Author: Frances Hewell, RN, CPC, Auditor

Telehealth is the remote or virtual delivery of healthcare services. CMS defines telehealth as a two-way, real-time interactive communication between a patient and a physician or practitioner at a distant site through telecommunications equipment that includes, at a minimum, audio, and visual equipment. The public health emergency of COVID-19 brought about a surge of popularity with this visit type to increase access, decrease burdens, and enable healthcare services to be delivered in as safe a manner as possible. Practices must check both Federal and State requirements to ensure compliance.

 Practices need to be particularly careful with these expanded services as the U.S Department of Health and Human Services (HHS) and its Office of Inspector General (OIG) have seen fraud & abuse to the point that Part B telehealth services landed on the 2021 OIG Work Plan. Coming in 2022 will be an official OIG report on its current audit of Medicare Part B Telehealth Services in which the focus was on two phases; Phase one focused on an assessment of whether services such as evaluation and management, opioid use disorder, end-stage renal disease, and psychotherapy met Medicare requirements, and; Phase two focused on telehealth services related to distant and originating site locations, virtual check-in services, electronic visits, remote patient monitoring, use of telehealth technology, and annual wellness visits to determine if Medicare requirements were met. 

According to CMS, under the COVID-19 CARES Act, the following rules are listed on the CMS FAQ sheet:

  1. To bill an office visit code, 99202-99215, there must be both audio and video connection with the patient.
  2. If there is no video connection during the patient encounter, the visit becomes a telephone call (99441-99443).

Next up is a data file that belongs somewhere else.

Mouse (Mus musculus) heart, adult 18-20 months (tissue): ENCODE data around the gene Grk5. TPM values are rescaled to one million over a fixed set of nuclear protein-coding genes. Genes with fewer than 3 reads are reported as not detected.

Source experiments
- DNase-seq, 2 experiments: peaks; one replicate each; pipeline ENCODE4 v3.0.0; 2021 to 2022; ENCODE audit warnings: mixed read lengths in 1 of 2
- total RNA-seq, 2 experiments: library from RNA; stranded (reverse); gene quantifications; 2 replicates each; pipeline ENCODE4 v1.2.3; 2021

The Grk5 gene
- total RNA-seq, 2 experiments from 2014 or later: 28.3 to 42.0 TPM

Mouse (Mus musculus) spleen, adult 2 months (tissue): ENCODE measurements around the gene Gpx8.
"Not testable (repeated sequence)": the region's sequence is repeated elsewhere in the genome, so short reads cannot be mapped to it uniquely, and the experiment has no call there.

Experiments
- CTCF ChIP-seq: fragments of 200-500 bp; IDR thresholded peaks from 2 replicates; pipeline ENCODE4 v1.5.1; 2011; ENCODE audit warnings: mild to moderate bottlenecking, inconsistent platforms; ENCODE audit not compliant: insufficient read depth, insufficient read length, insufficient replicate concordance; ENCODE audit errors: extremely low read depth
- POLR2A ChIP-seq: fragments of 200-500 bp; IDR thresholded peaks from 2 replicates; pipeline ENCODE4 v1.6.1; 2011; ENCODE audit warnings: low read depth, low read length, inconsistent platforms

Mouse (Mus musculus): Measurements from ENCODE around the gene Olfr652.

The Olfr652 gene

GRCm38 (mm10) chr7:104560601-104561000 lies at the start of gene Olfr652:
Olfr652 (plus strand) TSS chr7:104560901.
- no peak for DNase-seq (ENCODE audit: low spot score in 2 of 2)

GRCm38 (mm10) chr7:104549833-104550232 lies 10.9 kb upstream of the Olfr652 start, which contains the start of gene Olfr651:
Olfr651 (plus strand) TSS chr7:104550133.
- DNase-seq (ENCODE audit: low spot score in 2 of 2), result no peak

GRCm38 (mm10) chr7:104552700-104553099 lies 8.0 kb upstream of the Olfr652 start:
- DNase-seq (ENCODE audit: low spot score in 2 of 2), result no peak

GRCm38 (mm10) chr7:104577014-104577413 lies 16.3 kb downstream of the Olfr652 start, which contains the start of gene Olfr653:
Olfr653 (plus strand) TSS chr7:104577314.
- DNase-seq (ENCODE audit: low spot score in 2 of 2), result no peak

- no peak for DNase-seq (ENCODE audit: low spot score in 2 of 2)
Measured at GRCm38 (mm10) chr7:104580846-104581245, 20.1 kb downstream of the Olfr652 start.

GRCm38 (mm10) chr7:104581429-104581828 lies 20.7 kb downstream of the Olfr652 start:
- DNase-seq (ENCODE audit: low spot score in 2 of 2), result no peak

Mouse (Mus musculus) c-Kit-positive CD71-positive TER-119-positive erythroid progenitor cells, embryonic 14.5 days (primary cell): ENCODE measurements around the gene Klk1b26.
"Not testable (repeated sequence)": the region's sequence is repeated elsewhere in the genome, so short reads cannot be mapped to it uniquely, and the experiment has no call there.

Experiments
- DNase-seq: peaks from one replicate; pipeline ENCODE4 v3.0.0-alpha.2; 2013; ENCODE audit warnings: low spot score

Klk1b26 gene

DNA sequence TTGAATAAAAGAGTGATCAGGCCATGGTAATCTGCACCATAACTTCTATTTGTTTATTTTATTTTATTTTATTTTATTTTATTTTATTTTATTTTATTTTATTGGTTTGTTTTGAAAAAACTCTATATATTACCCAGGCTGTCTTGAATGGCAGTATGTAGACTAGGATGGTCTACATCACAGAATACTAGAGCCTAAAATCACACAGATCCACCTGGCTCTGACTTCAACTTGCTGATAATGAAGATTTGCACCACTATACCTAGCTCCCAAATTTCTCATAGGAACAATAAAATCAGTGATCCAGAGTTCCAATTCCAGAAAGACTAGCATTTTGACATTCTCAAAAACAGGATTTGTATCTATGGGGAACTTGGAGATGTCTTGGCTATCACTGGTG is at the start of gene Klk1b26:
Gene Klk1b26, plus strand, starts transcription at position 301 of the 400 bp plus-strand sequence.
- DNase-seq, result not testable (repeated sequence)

3. The platform used must be listed/documented in the patient medical record, and if it is not a HIPAA-secured electronic medical record (EMR), but rather a smart-phone video chat app such as FaceTime or Skype, the patient needs to be informed that the link may not be secure.
  4. Consents need to be obtained once per year and documented.
  5. If the video part of the visit cuts out during the visit, make sure the time is documented, because the visit now becomes a phone call code.
  6. Do not ask for patients for telehealth services.
  7. You can use either time or MDM (medical decision-making) to level your code.
  8. Physicians (MDs/DOs) and non-physician practitioners (NPPs, such as NPs, Pas, and CNs) can report telehealth services.
  9. Certain therapists can report their specific services under telehealth. Check the telehealth services list with CMS on which codes are approved; and
  10. A statement to confirm that the telehealth visit is to “slow or to stop the spread of COVID-19” should be reflected in the patient medical record to reflect “good faith” and not only a convenience for the visit.

Many practices are not following these guidelines. For example, if a provider bills an audio-only visit as a telehealth visit, they may be in violation of the rules. It is imperative that practices who bill telehealth services routinely audit for compliance. Keep a detailed record of each audit, any findings not in compliance, and a plan for corrective action. This documentation will go a long way in building your case if your practice finds itself subject to an OIG audit.